Archive for the 'Garden' Category

Mercimekli Köfte — Lentil Kofte

Sunday, January 21st, 2007

Mercimekli Köfte

This is a very common dish with the red lentils and bulgur made all over Turkey. It is one of the dishes that can be eaten as a main course for a light meal or served along with homemade pastries in the afternoon tea gatherings.

I remember the first time I ever made this with a friend, 4 or 5 years ago, the taste was there but didn’t look anything like what you see in the picture. This is not to say that it needs to be mastered, but you need to be careful of the water amount used when cooking the lentils. If you put too much, you might end up adding more bulgur than the recipe calls for otherwise. So, I suggest starting with the amount I give here, but keep a boiling cup of water close by to add on if needed.

It goes well with the basic onion salad I am going to share. In fact, I do not think I have ever seen it served without this salad. Also, I like serving on a bed of lettuce leaves garnished with olive oil + salt + lemon juice trio. The more lemon juice the better, if you ask me. Using the lettuce, parsley and green onions growing in our backyard makes it easy to gather ingredients for this meal without a trip to the grocery store…

Another side note: the recipe calls for fine bulgur, which is easy to find in the Middle Eastern stores. If you use the coarse bulgur, not only it might take more water to “cook it” but also it will not be as easy to shape as using the fine variety. Here, bulgur is not cooked, but rather soaked with the steaming hot lentils.

  • 1 cup of red lentils

  • 1.5 cup of fine bulgur

  • 1 bunch of flat leaf parsley (chopped finely makes about 1.5 cups)

  • 4 – 5 green onions (chopped finely makes about 1 cup)

  • 1/3 cup of olive oil (not extra virgin)

  • 1 medium onion

  • 1 Tbs tomato paste

  • 1 Tbs red pepper paste

  • salt to taste

for onion salad

  • 1 medium onion

  • 1 tsp sumac

  • 1/2 tsp salt

  • 1/2 cup parsley leaves (finely chopped)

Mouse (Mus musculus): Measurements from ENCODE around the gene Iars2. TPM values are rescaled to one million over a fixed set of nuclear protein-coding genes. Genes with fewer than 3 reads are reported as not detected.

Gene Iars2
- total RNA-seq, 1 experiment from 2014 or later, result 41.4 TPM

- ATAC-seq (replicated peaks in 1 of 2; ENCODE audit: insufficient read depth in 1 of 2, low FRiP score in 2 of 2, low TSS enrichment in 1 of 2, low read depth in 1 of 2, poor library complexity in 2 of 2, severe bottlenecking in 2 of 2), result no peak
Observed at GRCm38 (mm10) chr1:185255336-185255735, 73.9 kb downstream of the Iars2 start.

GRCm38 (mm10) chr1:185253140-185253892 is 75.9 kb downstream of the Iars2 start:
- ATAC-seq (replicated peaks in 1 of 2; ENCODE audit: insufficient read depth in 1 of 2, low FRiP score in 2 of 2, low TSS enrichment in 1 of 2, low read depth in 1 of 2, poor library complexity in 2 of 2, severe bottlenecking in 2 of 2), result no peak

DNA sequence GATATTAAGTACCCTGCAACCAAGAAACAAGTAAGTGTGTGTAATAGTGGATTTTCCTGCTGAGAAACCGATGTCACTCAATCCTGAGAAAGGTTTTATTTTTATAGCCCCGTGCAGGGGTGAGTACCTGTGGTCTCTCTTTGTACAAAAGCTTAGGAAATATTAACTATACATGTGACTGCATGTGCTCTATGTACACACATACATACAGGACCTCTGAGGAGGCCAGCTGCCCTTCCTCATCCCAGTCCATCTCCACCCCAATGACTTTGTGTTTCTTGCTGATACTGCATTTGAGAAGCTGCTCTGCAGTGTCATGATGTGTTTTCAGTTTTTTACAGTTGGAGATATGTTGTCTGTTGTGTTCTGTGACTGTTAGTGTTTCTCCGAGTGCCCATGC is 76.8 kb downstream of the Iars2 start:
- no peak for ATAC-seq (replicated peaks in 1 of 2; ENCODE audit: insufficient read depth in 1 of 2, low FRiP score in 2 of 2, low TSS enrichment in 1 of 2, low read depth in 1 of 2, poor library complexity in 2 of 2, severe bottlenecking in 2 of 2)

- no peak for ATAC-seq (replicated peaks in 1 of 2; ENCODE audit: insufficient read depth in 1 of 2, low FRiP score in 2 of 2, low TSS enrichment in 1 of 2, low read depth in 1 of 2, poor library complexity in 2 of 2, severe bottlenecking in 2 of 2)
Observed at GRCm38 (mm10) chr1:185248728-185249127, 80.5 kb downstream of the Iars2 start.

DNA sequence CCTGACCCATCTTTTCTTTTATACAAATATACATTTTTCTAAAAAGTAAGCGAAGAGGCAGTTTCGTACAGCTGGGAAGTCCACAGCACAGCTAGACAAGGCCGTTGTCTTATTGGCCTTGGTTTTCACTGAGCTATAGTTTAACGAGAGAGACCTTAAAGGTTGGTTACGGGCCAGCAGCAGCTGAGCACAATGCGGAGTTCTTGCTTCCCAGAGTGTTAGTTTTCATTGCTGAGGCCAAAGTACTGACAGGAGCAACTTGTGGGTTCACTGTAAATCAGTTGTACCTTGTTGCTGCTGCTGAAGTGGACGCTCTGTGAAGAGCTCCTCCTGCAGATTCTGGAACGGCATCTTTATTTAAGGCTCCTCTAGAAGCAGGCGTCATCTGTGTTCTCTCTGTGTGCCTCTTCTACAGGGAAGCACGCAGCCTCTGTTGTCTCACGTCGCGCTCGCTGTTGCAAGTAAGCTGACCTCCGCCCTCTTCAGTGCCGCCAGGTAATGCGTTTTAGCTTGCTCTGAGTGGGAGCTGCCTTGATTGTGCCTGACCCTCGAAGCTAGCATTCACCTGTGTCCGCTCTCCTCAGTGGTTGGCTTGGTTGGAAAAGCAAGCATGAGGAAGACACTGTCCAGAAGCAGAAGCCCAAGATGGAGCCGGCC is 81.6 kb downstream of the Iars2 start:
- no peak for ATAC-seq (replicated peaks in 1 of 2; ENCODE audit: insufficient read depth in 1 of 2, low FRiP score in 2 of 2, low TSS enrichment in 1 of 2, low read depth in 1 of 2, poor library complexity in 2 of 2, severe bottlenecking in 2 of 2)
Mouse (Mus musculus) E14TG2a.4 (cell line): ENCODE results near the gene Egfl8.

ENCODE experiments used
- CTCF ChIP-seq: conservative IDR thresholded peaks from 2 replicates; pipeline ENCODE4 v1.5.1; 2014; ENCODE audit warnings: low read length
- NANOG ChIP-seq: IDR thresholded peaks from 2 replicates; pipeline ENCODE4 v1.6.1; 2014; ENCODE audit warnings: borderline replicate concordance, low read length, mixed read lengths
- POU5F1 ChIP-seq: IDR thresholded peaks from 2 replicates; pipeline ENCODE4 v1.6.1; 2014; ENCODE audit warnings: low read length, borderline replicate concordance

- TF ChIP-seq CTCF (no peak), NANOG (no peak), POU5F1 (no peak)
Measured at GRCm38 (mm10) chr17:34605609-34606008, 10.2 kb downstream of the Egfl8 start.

extra: lemon juice as extra garnishing

In a medium size pan, put the red lentils and 1.5 cups of water, cover and cook on low heat until water evaporates, lentils are cooked. If lentils are not cooked yet, add more boiling water but make sure not to add too much to leave the mix watery.

Put the bulgur in a big bowl, add the cooked lentils mix well and cover the bowl—strech film works great.

In the mean time clean and cut the parsley and green onions fine.

Cut the onion in very small pieces, cook them with olive oil using a small saucepan. Add the tomato and red pepper paste, cook until onions are very soft.

When the onion mixture has cooled down, add it along with the chopped greens to the lentil mix.

Now you have all the ingredients to make your lentil balls in one bowl. Mix them by hand, lightly knead as needed. If too dry, you can add more olive oil or hot water to the mix—again be careful not to add a huge amount at once.

Take a chunk a bit bigger than walnut size, roll in your palm and fingers to give it a shape. Shape all of the mix in this way.


Cut the onion in half. Making very thin slices, cut it all the way. Add the sumac and salt, work them through the onion making sure the onion releases its juice. This will make it easy for you to digest the onion. Add lemon juice if desired. You can add finely chopped lettuce if you would like as well.

Serve room temperature or slightly colder.

Lentil Kofte


Can you recognize this flower?

Monday, July 3rd, 2006


These are flowers of a vegetable that comes in many different shapes, sizes and colors. Having said that there are no 30 varieties that I know of; maybe 5 is well known?

I was impressed by the look of the darker one, shown above, when I first saw it. Growing in our backyard now. Can you recognize what they are?



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